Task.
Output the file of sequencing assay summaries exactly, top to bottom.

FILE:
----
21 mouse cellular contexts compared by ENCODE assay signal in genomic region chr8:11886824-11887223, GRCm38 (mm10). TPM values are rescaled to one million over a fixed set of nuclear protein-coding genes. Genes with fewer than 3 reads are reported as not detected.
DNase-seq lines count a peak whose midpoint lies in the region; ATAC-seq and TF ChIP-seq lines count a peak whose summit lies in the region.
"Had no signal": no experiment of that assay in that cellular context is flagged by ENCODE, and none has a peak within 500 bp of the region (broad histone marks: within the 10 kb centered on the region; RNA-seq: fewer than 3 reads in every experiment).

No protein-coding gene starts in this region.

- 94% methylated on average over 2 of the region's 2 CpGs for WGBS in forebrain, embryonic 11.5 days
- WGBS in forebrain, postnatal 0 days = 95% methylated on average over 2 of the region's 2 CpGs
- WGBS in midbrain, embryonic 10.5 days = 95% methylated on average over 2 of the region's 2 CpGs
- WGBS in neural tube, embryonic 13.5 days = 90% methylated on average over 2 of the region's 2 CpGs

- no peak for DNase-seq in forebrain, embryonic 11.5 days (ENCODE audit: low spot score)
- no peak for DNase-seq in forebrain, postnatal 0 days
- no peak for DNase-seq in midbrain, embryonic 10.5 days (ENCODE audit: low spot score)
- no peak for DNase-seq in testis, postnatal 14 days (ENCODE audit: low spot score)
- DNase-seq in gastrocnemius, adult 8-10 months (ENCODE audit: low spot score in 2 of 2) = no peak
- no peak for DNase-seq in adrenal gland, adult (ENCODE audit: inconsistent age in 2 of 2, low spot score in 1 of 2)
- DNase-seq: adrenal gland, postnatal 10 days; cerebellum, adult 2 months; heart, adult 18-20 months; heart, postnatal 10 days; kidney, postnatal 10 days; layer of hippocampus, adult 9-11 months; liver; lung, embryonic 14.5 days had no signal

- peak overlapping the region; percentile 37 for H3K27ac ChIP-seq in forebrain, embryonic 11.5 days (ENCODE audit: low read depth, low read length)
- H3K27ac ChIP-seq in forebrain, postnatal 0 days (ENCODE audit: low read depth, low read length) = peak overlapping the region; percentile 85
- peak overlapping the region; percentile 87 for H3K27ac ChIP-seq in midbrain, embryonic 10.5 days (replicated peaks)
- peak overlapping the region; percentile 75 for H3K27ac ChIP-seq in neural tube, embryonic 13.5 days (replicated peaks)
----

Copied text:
21 mouse cellular contexts compared by ENCODE assay signal in genomic region chr8:11886824-11887223, GRCm38 (mm10). TPM values are rescaled to one million over a fixed set of nuclear protein-coding genes. Genes with fewer than 3 reads are reported as not detected.
DNase-seq lines count a peak whose midpoint lies in the region; ATAC-seq and TF ChIP-seq lines count a peak whose summit lies in the region.
"Had no signal": no experiment of that assay in that cellular context is flagged by ENCODE, and none has a peak within 500 bp of the region (broad histone marks: within the 10 kb centered on the region; RNA-seq: fewer than 3 reads in every experiment).

No protein-coding gene starts in this region.

- 94% methylated on average over 2 of the region's 2 CpGs for WGBS in forebrain, embryonic 11.5 days
- WGBS in forebrain, postnatal 0 days = 95% methylated on average over 2 of the region's 2 CpGs
- WGBS in midbrain, embryonic 10.5 days = 95% methylated on average over 2 of the region's 2 CpGs
- WGBS in neural tube, embryonic 13.5 days = 90% methylated on average over 2 of the region's 2 CpGs

- no peak for DNase-seq in forebrain, embryonic 11.5 days (ENCODE audit: low spot score)
- no peak for DNase-seq in forebrain, postnatal 0 days
- no peak for DNase-seq in midbrain, embryonic 10.5 days (ENCODE audit: low spot score)
- no peak for DNase-seq in testis, postnatal 14 days (ENCODE audit: low spot score)
- DNase-seq in gastrocnemius, adult 8-10 months (ENCODE audit: low spot score in 2 of 2) = no peak
- no peak for DNase-seq in adrenal gland, adult (ENCODE audit: inconsistent age in 2 of 2, low spot score in 1 of 2)
- DNase-seq: adrenal gland, postnatal 10 days; cerebellum, adult 2 months; heart, adult 18-20 months; heart, postnatal 10 days; kidney, postnatal 10 days; layer of hippocampus, adult 9-11 months; liver; lung, embryonic 14.5 days had no signal

- peak overlapping the region; percentile 37 for H3K27ac ChIP-seq in forebrain, embryonic 11.5 days (ENCODE audit: low read depth, low read length)
- H3K27ac ChIP-seq in forebrain, postnatal 0 days (ENCODE audit: low read depth, low read length) = peak overlapping the region; percentile 85
- peak overlapping the region; percentile 87 for H3K27ac ChIP-seq in midbrain, embryonic 10.5 days (replicated peaks)
- peak overlapping the region; percentile 75 for H3K27ac ChIP-seq in neural tube, embryonic 13.5 days (replicated peaks)